The New York Times on Saturday may write that Bush made "his first on-the-ground look at the desperation that has gripped the region for the last five days" but they also say he made his tour in a helicopter. He was frightened, and never actually got down to earth except when he left at the airport tarmac if you want to call that "earth". At one time it was part of one of the planet’s greatest alluvial systems. Bush with his beady bee-bee eyes had himself a look-see out the window which they call an "on-the-ground look".
In Zora Neale Hurston’s great flood novel, Their Eyes Were Watching God, the people become a chorus to the events of the mighty. "It was the time for sitting on porches beside the road. The sun and the bossman were gone, so the skins felt powerful and human. They passed nations through their mouths. They sat in judgment." This helps explain why Bush could not visit the Convention Center or the Superdome. Tens of thousands sit in judgment.
The history of New Orleans is a history of class war; and class war brings out the actualities in the potential of communism: the thirsty do not ask permission to take a drink, nor the hungry food. Is it the new society? Of course not. But it could be; this is self-activity. The ruling class does all it can to prevent it from happening.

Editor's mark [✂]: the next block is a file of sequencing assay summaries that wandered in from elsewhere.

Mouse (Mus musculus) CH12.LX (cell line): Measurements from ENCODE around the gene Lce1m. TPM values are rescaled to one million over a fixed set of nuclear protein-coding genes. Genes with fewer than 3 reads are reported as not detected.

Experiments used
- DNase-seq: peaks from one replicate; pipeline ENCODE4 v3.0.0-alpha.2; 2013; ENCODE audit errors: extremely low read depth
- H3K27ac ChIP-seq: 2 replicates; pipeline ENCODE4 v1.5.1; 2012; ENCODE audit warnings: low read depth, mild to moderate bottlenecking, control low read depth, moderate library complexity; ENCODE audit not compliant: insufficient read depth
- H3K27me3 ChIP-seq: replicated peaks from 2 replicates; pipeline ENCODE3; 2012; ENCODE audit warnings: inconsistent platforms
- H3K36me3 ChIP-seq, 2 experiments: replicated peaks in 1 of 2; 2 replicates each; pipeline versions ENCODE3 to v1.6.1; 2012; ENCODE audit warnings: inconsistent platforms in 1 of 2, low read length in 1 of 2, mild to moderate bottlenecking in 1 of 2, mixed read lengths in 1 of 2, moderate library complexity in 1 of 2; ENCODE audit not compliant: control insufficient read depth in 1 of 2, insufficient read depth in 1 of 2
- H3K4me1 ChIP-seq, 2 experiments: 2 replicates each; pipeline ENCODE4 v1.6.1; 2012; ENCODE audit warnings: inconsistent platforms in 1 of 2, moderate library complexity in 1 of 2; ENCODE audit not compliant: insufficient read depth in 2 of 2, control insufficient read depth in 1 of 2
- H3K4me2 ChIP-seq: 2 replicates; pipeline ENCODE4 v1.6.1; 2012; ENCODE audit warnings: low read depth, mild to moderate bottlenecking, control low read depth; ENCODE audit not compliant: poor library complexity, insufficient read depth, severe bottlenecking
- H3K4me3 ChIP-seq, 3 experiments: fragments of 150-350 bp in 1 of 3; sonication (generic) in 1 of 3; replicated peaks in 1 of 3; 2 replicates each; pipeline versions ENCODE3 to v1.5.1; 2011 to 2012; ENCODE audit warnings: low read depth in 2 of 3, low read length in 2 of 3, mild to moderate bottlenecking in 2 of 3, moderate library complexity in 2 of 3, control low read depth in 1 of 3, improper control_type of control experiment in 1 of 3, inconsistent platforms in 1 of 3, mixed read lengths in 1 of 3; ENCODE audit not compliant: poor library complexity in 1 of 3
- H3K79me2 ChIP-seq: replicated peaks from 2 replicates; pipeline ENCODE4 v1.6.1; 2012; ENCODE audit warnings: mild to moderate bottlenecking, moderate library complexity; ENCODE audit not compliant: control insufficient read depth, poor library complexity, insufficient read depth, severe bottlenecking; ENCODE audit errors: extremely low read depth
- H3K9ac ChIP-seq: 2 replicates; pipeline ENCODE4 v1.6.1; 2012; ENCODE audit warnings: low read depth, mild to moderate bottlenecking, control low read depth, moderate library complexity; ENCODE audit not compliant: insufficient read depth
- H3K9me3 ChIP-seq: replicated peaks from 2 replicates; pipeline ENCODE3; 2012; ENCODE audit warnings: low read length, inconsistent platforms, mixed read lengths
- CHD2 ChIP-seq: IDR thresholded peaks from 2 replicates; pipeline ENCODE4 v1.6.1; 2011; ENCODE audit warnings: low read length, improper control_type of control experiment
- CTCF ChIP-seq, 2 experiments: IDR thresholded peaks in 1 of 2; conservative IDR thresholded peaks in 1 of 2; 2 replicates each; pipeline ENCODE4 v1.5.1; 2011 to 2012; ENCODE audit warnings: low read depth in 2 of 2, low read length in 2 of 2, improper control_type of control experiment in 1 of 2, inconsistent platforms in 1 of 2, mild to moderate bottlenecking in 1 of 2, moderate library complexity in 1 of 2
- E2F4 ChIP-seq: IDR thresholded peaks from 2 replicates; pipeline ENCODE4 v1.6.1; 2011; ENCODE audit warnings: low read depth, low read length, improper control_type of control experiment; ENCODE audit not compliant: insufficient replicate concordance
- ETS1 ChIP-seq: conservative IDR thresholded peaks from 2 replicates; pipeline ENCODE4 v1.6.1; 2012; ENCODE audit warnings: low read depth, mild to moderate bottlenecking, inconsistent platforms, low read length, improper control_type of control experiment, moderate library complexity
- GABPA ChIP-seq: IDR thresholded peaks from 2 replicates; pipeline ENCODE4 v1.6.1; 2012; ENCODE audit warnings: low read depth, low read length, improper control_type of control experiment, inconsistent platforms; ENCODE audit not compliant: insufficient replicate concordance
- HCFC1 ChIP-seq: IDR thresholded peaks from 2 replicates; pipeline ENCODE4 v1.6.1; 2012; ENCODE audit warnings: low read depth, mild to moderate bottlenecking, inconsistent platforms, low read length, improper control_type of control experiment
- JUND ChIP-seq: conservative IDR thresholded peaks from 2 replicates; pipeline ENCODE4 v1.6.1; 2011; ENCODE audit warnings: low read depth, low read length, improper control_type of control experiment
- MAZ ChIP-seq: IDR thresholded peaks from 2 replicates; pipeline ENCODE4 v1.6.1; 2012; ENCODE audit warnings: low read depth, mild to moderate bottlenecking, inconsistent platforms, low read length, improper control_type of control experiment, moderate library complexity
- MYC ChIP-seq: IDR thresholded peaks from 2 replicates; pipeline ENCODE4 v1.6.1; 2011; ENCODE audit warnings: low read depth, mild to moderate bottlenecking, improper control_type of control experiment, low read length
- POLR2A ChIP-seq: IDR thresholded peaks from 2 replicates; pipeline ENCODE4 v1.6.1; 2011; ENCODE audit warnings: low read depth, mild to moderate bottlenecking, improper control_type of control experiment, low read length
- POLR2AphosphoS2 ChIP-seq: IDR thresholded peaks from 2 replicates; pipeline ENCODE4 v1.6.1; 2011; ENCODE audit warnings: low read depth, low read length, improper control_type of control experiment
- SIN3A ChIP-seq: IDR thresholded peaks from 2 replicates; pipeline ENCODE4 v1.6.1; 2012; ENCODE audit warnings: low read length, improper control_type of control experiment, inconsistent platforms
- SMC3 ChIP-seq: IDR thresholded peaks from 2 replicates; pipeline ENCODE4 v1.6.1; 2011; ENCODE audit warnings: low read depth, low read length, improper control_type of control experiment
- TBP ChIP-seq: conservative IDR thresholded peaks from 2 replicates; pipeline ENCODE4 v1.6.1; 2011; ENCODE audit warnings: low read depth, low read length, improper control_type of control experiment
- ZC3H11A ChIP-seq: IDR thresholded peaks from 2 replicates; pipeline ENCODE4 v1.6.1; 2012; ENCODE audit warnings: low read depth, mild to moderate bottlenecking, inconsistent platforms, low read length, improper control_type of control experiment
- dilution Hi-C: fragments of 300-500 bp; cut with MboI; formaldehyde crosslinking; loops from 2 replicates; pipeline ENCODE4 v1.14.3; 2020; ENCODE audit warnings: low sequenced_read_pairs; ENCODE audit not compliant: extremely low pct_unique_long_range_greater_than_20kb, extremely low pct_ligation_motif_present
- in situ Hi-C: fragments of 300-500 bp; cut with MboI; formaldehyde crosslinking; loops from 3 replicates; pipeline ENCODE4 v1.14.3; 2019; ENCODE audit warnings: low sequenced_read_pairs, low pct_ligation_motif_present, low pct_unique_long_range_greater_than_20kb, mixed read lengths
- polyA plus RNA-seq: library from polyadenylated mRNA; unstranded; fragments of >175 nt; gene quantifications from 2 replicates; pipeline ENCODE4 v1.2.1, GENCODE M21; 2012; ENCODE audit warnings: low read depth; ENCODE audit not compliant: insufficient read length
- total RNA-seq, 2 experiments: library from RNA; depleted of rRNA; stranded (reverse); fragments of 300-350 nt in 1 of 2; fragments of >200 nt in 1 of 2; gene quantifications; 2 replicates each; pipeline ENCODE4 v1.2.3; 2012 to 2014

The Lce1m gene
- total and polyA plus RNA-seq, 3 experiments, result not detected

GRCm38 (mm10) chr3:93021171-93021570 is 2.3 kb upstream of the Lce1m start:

But what about the "looting"? Yes, precisely. Massive media and ideological and legal resources are concentrated on the point, the fears of the ruling class, its guilty self-knowledge for all the commodity capital flowing down the river from the granary of the Midwest, from the one-time factories of the Great Lakes. All down the river and out to sea, past the dockers, the Black Indians, past the slaves and cotton pickers, the prisoners at Angola, the Cajuns, the maroons, and creole, and back again, now as surplus value, as finance capital.
The"loot"? Etymologically, it’s a Hindu word with a Sanskrit root, and it signified what was taken from an enemy in war, such as the clothing (‘clobber’) of the dead. Rudyard Kipling knew all about it, singing to his comrades, the soldiers of imperial India.
If you’ve ever stole a pheasant-egg be’ind the keeper’s back,
If you’ve ever snigged the washin’ from the line,
If you’ve ever crammed a gander in your bloomin’ ‘aversack,
You will understand this little song o’mine.
But the service rules are ‘ard, an’ from such we are debarred,
For the same with English morals does not suit.
Why they call a man a robber if ‘e stuffs ‘is marchin’ clobber